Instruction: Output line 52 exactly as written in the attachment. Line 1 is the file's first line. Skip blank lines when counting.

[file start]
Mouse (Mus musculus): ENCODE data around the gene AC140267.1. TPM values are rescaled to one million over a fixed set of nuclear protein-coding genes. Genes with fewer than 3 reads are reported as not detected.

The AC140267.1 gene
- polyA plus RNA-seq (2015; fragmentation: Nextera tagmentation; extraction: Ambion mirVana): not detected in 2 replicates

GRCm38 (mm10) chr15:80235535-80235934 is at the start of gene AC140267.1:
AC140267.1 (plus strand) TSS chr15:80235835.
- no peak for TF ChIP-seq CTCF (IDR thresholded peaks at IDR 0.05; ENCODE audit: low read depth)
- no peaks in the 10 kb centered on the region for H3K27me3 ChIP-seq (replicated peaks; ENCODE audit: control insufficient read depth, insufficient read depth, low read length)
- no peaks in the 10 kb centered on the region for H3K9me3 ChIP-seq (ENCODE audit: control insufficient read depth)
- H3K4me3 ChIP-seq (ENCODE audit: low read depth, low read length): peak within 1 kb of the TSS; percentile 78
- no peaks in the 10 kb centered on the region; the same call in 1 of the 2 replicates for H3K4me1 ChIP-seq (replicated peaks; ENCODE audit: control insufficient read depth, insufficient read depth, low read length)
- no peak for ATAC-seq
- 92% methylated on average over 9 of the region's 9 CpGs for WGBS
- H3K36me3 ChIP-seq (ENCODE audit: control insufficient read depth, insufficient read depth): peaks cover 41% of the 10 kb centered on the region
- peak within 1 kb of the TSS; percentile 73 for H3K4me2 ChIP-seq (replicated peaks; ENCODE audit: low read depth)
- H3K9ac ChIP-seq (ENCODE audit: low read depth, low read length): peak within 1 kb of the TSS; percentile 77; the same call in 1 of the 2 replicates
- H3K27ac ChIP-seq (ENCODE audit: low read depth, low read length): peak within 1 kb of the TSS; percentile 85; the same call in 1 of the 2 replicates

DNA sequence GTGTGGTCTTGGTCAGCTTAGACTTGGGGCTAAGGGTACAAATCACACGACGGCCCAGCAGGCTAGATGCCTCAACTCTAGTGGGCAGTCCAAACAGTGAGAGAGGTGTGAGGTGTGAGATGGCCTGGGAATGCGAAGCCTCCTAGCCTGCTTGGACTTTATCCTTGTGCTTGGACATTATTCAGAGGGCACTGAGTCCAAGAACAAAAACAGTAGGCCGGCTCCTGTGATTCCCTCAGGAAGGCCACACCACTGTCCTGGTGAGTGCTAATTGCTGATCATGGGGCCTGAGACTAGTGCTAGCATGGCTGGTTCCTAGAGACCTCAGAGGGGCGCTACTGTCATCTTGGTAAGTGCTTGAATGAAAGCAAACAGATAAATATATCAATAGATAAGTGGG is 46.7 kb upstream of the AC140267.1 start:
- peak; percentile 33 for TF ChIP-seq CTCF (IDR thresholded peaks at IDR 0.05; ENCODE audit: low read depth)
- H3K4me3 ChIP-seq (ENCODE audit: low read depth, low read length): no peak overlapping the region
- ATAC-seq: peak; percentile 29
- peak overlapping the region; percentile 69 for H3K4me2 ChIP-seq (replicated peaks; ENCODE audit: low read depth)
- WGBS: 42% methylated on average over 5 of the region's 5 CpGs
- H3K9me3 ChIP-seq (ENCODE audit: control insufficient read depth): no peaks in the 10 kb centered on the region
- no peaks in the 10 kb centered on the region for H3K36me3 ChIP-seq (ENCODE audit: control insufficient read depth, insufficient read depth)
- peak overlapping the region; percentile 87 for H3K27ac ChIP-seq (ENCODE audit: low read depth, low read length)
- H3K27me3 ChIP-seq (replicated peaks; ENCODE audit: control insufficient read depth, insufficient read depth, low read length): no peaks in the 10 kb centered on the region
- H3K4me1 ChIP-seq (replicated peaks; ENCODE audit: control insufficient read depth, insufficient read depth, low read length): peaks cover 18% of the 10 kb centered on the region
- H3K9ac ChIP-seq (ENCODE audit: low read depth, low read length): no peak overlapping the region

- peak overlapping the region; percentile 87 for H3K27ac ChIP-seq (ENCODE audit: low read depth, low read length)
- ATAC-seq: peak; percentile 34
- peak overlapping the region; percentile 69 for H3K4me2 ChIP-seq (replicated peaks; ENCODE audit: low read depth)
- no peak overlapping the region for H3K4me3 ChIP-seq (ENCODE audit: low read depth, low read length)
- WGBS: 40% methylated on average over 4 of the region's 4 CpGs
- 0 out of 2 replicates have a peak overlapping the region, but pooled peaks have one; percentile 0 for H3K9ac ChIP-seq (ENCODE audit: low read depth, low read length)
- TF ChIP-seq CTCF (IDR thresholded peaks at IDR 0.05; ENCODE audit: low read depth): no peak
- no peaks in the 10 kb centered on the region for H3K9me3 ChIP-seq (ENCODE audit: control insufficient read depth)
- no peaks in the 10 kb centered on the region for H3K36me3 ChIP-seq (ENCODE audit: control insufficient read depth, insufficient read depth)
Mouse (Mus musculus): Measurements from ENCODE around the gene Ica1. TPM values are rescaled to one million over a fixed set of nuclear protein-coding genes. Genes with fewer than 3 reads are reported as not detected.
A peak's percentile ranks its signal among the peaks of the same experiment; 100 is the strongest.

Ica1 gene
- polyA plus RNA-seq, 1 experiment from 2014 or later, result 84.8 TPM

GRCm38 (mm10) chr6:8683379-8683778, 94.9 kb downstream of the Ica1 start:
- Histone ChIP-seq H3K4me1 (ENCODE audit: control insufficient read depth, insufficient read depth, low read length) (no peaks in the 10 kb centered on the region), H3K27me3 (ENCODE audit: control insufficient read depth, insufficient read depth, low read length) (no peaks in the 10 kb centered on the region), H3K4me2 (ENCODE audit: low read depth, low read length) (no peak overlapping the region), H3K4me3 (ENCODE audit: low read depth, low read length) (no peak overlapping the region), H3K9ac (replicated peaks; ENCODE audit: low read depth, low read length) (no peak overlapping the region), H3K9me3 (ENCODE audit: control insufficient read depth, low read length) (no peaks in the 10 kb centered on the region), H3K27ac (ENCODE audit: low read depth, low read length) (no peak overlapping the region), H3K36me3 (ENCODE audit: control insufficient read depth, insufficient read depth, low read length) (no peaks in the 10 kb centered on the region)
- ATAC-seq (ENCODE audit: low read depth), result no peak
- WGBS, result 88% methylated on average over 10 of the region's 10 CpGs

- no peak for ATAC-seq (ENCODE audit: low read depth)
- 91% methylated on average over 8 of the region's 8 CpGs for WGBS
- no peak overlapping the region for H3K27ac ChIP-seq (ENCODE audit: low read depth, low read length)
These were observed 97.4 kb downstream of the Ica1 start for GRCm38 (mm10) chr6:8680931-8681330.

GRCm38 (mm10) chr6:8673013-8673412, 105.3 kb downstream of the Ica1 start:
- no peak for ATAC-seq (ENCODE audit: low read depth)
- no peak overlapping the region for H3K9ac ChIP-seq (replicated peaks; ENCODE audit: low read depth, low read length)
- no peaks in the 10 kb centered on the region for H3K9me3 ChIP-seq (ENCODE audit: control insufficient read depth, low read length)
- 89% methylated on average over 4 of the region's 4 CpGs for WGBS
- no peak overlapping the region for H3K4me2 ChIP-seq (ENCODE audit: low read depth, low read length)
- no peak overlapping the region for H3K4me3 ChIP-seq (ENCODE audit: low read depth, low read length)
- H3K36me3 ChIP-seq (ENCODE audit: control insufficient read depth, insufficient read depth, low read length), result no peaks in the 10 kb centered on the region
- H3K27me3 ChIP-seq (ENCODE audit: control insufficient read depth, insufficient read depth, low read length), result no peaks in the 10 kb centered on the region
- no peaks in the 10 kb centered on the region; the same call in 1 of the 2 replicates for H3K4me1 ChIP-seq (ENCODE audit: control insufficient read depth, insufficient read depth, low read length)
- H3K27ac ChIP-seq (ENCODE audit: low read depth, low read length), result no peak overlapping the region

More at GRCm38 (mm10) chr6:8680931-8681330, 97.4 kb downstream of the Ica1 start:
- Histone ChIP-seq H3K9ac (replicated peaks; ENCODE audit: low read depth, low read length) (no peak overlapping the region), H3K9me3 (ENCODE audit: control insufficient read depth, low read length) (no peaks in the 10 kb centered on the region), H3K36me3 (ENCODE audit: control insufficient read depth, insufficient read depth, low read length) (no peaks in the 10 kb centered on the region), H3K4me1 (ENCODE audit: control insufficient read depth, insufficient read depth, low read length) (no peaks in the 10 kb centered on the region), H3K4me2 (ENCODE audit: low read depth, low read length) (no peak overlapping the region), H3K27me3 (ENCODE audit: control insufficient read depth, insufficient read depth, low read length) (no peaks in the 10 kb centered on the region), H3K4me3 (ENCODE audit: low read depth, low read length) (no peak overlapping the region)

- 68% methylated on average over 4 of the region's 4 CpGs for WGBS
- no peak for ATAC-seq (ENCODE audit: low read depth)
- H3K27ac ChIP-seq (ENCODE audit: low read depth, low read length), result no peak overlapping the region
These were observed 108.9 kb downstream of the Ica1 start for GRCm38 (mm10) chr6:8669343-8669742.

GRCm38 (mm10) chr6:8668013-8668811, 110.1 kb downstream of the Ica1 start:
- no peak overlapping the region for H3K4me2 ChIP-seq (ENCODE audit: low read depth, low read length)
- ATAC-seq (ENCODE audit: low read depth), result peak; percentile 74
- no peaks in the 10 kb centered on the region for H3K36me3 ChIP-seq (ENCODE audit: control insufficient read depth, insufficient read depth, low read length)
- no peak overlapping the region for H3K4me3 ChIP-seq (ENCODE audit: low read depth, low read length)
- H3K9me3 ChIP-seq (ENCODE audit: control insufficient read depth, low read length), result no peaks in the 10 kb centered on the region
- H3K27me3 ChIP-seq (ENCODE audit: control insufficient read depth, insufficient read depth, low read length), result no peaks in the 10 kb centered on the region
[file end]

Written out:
- no peak overlapping the region for H3K9ac ChIP-seq (replicated peaks; ENCODE audit: low read depth, low read length)